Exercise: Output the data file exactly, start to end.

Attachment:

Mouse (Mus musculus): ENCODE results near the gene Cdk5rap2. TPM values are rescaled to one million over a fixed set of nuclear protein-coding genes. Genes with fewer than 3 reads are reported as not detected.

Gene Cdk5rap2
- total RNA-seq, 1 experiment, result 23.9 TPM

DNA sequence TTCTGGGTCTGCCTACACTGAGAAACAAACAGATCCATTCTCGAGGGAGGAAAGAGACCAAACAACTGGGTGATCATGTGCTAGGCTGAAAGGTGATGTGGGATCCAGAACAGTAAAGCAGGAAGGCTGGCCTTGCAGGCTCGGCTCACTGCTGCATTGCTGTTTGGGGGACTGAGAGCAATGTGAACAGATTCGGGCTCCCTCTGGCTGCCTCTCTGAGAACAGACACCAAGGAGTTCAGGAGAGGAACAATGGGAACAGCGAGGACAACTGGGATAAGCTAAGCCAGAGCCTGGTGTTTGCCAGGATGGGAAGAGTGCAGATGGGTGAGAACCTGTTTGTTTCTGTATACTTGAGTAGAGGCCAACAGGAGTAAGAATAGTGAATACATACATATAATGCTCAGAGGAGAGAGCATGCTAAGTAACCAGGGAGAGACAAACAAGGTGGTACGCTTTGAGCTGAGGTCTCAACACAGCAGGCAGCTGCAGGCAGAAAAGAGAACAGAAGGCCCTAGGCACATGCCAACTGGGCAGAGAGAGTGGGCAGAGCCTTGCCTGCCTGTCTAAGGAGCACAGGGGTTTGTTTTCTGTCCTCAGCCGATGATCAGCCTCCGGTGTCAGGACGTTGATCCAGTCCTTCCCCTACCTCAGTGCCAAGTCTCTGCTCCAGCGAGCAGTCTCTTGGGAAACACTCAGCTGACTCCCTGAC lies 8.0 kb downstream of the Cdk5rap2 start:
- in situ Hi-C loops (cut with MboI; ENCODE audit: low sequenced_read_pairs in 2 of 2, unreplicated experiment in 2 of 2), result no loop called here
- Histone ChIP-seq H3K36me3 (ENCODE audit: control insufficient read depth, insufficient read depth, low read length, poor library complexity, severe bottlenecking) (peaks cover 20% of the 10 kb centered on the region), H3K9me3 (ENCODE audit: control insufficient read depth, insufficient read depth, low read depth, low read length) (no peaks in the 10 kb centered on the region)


Mouse (Mus musculus): ENCODE results near the gene Cdk5rap2. TPM values are rescaled to one million over a fixed set of nuclear protein-coding genes. Genes with fewer than 3 reads are reported as not detected.

Gene Cdk5rap2
- total RNA-seq, 1 experiment, result 23.9 TPM

DNA sequence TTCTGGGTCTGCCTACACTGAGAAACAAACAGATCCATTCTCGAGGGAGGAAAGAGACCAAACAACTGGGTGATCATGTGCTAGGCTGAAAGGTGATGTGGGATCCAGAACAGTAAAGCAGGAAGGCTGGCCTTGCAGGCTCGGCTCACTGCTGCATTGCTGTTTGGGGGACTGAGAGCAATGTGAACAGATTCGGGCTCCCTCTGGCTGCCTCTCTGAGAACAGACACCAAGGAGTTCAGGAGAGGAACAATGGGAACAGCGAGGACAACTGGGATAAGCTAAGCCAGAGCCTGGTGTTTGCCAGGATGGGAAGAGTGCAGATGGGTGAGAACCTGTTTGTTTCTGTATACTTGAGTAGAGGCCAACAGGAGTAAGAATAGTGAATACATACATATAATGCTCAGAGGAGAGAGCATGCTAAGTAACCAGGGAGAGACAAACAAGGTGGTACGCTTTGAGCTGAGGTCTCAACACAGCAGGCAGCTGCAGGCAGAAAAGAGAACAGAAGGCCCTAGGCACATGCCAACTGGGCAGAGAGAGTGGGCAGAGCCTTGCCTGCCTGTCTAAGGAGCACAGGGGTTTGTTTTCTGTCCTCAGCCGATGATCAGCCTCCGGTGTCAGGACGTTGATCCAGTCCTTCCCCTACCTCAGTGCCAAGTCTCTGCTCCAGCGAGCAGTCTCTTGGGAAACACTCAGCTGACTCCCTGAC lies 8.0 kb downstream of the Cdk5rap2 start:
- in situ Hi-C loops (cut with MboI; ENCODE audit: low sequenced_read_pairs in 2 of 2, unreplicated experiment in 2 of 2), result no loop called here
- Histone ChIP-seq H3K36me3 (ENCODE audit: control insufficient read depth, insufficient read depth, low read length, poor library complexity, severe bottlenecking) (peaks cover 20% of the 10 kb centered on the region), H3K9me3 (ENCODE audit: control insufficient read depth, insufficient read depth, low read depth, low read length) (no peaks in the 10 kb centered on the region)